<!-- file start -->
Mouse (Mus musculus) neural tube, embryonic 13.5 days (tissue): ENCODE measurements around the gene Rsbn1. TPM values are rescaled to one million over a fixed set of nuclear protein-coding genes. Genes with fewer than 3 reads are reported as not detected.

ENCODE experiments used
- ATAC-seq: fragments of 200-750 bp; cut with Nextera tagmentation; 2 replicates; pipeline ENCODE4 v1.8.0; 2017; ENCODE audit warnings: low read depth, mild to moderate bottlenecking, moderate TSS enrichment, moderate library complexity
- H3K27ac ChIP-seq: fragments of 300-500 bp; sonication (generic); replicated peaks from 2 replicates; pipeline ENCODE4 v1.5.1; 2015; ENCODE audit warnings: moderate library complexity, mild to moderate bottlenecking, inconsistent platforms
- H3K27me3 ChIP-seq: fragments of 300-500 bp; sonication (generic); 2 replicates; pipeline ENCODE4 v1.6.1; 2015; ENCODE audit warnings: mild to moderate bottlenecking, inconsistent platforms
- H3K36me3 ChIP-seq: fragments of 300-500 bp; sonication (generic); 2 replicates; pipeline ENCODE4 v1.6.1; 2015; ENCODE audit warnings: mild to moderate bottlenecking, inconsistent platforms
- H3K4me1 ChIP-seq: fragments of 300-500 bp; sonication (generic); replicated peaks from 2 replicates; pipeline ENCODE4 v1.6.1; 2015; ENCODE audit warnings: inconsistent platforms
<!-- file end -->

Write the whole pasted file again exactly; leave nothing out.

Mouse (Mus musculus) neural tube, embryonic 13.5 days (tissue): ENCODE measurements around the gene Rsbn1. TPM values are rescaled to one million over a fixed set of nuclear protein-coding genes. Genes with fewer than 3 reads are reported as not detected.

ENCODE experiments used
- ATAC-seq: fragments of 200-750 bp; cut with Nextera tagmentation; 2 replicates; pipeline ENCODE4 v1.8.0; 2017; ENCODE audit warnings: low read depth, mild to moderate bottlenecking, moderate TSS enrichment, moderate library complexity
- H3K27ac ChIP-seq: fragments of 300-500 bp; sonication (generic); replicated peaks from 2 replicates; pipeline ENCODE4 v1.5.1; 2015; ENCODE audit warnings: moderate library complexity, mild to moderate bottlenecking, inconsistent platforms
- H3K27me3 ChIP-seq: fragments of 300-500 bp; sonication (generic); 2 replicates; pipeline ENCODE4 v1.6.1; 2015; ENCODE audit warnings: mild to moderate bottlenecking, inconsistent platforms
- H3K36me3 ChIP-seq: fragments of 300-500 bp; sonication (generic); 2 replicates; pipeline ENCODE4 v1.6.1; 2015; ENCODE audit warnings: mild to moderate bottlenecking, inconsistent platforms
- H3K4me1 ChIP-seq: fragments of 300-500 bp; sonication (generic); replicated peaks from 2 replicates; pipeline ENCODE4 v1.6.1; 2015; ENCODE audit warnings: inconsistent platforms